In addition to all the built-in goodies, a new WatchKit SDK will enable third-party developers to enrich Apple Watch beyond the standard notifications that already appear in other iOS devices. An American Airlines app will provide you with a richly visual travel itinerary, and a Starwood Hotels app will let you use iWatch to open your room door at W hotels. A Pinterest app will provide walking directions for pinned locations. A Honeywell app will provide thermostat control on your wrist. And a BMW app will help you find where you parked your car.
It also sounds magical. But now we wait to see how the new Digital Crown simplifies app navigation.
A big, bold audacious swipe at industrial design
Wearable tech is exceedingly personal, and it's almost impossible to deliver a single industrial design that suits everyone. So Apple didn't just double down on design with two different watch sizes (one for boys, one for girls, obviously). It's also going to release three separate luxury tiers, along with six different watch bands. Even cooler: A new strapping mechanism lets you changes bands at will, and there's no ugly charging port on the case. Instead, Apple Watch uses a magnetic charging attachment similar to MagSafe.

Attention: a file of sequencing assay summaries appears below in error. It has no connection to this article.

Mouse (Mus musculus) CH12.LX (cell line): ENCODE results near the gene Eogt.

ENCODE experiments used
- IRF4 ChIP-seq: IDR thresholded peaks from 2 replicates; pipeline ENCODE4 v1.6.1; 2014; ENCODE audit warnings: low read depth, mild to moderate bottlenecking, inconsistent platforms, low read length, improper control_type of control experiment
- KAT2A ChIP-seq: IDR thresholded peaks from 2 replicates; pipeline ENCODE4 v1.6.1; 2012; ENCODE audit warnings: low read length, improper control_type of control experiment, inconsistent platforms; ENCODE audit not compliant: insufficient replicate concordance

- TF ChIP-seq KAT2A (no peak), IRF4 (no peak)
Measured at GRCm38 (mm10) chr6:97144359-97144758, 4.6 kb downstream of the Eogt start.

The basic Apple Watch (we'll assume this is the $350 model-and, ouch, that's expensive) comes in either standard or black stainless steel. Then there's Apple Watch Sport, which is ruggedized with an anodized aluminum case and strengthened Ion-X glass. This model comes with flashy, colorful bands. Finally, we have the Apple Watch Edition line, which is surely being targeted at all the fashion bloggers who attended the Apple event. It has an 18K gold case in either yellow or rose.
A variety of bands service these models in different combinations. There's a steely Link Bracelet for Donald Trump, a technicolor Sport Band for Shaun White, and an ultra-femme Milanese Loop for Diane Von Furstenberg-who probably feels silly now for aligning with Google Glass.
A look and feel and emotion for everyone.
Will all this aesthetic variety be enough to convert mainstream normal people to smartwatches once and for all? Well, the focus on design helps. But Apple hasn't necessarily reinvented the wheel-or even the watch crown-with the features it revealed Tuesday. It appears the Apple Watch is still mainly a wearable for quick personal communication, activity-tracking and smartphone notifications.
Of course, Apple Pay looks great, and could push Apple Watch to mainstream relevance. But this feature and the rest of Apple's tricks will need to be dead-frictionless to use if Apple Watch is to be a winner.
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